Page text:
I'll be at work watching the satellite feed of the keynote.

    Slow internet connection? Don't live near an Apple Store? Try your local university! (More.) (And even more late additions)

    Posted in: Technology

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  12. A Switch Tale

    brian on 2003.01.06
    at 04:05 am

    Many people know that I myself once Switched, and have been terribly happy with my tech life ever since. I even work part-time for the big A. This story has almost nothing to do with that, what-so-ever.

    The part that does have to do with it is parody. John Bender is a Switcher. He's an American who moved to Canada. He parodied Apple's ads with his own, based upon his experience moving north. His site is a great knock-off of Apple's and is full of interesting info and links on The State's Great White neighbor. Of course, his switch has a great deal to do with meeting a Canadian who would become his wife, but he seems quite happy with the move, none the less.

    I'm not endorsing leaving The States. No matter how many times I've thought of it when W. has opened his mouth without thinking first, I couldn't give up on the US of A, despite the fact that I'm quite fond of Canada, the North and snow, snow, snow! I'm quite proud to be an American, and a Yankee/ native-New Englander. Side note: Jake and I both have matching Team-USA Hockey Jerseys.

    Posted in: Cool Info

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  13. Dow gets low

    brian on 2003.01.04
    at 12:49 am

    and we

    Dow Chemical, how low can they go? Here's a hint:
    On December 2nd a peaceful march of 200 women survivors from Bhopal (India, 1984) delivered toxic waste from the abandoned Union Carbide (recently acquired by Dow) factory back to Dow's Indian headquarters in Bombay with the demand that Dow take responsibility for the disaster and clean up the site. Dow obviously has other ideas because they are suing survivors for about US$10,000 for "loss of work". Hmm, funny because only one Dow employee came to speak with the protestors, but thousands lost their lives in this incident. Who should sue whom?

    Posted in: Cool Info

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  14. Red Cross under attack

    jake on 2003.01.03
    at 12:19 pm

    so much for being a hero

    I remember giving blood recently at work. It was a troubling experience, I had not drank enough water over the previous days and had a hard time filling up the bag. I left frustrated and vowed to not let it happen again.

    Apparently that doesn't mean much in the grand scheme of things. As the Red Cross has been not doing their job. I know it's not a very lucrative job, taking blood from one person and bringing it to another. Yet somehow I find that the idea of cutting corners a bit more unnerving when compared to the contracters making imperfections in my parents house. Or the guy who didn't want to install a new cable line, because it would be work that would require more than 5 minutes.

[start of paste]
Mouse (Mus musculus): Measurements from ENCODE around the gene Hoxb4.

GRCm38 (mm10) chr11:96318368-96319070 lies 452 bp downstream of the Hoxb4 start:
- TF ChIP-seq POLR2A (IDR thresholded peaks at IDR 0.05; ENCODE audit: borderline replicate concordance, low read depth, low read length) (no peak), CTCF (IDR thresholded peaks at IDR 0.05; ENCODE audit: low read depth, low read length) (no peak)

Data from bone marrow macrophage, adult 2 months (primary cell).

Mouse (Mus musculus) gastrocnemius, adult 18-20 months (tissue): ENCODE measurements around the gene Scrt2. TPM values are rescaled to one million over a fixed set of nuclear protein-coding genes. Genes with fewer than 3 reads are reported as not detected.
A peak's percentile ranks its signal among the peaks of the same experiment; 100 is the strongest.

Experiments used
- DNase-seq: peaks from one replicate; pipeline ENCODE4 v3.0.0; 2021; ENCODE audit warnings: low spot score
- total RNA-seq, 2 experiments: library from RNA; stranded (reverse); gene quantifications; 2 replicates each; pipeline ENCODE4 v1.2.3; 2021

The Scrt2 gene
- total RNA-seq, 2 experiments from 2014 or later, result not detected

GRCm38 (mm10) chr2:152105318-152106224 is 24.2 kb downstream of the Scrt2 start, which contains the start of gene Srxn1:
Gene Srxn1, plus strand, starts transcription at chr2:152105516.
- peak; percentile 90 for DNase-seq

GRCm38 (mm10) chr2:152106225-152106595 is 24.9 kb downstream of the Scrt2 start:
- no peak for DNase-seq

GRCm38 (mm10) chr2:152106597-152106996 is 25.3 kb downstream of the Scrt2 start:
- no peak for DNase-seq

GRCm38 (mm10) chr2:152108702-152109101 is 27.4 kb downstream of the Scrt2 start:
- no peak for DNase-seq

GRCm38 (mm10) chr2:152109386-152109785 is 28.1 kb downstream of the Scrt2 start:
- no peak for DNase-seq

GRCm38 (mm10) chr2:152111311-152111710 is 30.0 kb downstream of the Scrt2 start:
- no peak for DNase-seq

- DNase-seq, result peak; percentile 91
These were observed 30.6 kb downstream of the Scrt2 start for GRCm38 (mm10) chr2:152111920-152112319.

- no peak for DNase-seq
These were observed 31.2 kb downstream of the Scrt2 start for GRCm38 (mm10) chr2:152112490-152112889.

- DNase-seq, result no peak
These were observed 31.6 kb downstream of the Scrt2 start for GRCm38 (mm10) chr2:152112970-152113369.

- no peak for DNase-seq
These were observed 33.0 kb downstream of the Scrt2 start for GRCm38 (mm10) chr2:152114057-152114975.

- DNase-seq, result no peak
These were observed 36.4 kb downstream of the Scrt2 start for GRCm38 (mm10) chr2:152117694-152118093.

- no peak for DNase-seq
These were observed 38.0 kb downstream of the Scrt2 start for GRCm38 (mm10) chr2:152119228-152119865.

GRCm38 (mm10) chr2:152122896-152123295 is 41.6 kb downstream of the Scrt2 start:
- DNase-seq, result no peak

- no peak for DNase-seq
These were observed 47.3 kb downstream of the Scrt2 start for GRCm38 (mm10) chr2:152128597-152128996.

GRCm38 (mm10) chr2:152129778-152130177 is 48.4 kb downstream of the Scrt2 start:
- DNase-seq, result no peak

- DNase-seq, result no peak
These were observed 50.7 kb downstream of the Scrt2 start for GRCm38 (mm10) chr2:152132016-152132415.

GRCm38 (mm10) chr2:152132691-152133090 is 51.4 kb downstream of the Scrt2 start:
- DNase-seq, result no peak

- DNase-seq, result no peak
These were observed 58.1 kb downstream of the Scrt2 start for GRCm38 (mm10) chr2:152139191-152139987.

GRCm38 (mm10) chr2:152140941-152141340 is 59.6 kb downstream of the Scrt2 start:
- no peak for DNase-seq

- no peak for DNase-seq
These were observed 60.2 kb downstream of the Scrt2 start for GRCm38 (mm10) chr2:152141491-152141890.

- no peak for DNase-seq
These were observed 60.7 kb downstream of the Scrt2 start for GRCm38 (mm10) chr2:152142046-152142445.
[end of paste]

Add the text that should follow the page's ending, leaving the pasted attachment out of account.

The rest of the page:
I hope that the FDA slaps the Red Cross around and calls it Shirley. Maybe I should start my own blood drive, where I take the blood to the patient myself, pending bi-weekly blood tests of course...

    It may require more work on my part, but at least I'm doing work. And I can guarantee the blood is pure.

    CBSNews
    MSNBC News

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  15. (Un)Wiring Laos

    brian on 2003.01.03
    at 02:44 am

    This is the incredible story of Lee Felsenstein one of the founders of the HomeBrew Computer Club, which basically led to The founding of Silicon Valley and such heavies as Apple Computer (Lee actually introduced Steve Wozniak to Steve Jobs). Anyhow, Lee has basically designed a rugged computer system, powered by Linux (localized into the Lao language) and a bicycle (seriously!), that would allow rural farming communities in Laos to communicate wirelessly (WiFi) with each other and the market where they sell their crop. Here's his story. Here's his story told by another. You see, he needs funding to get it put into place. He'd normally get the funding through grants, but they won't come through until during Laos' monsoon/typhoon season, greatly delaying their deployment. If you can donate, click here, and do so through the Jhai Foundation's site. And of course, spread the word!

    Posted in: Technology · Cool Info

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  16. I hate yearly reviews

    brian on 2003.01.02
    at 01:57 pm

    As much as anyone, I can't stand the recaps of the previous year when January rolls around. That said, I got a good laugh out of Dave Barry's 2002 year in review. Well worth the read.

    Posted in: Cool Info

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  17. In Google we trust

    brian on 2003.01.01
    at 11:57 pm

    An excellent article from Wired Issue 11.01 - January 2003, "Google vs. Evil". A company with its own ethics is great, especially in an America were "democracy" and "patriotism" have become code-speak for "predatory capitalism." This article wrestles with the business issues ahead for an ethical company that many believe is on the verge of an IPO. We all know that being beholden to stockholders isn't the most comfortable place for a company with a dual bottom line (eg, beyond simply cash).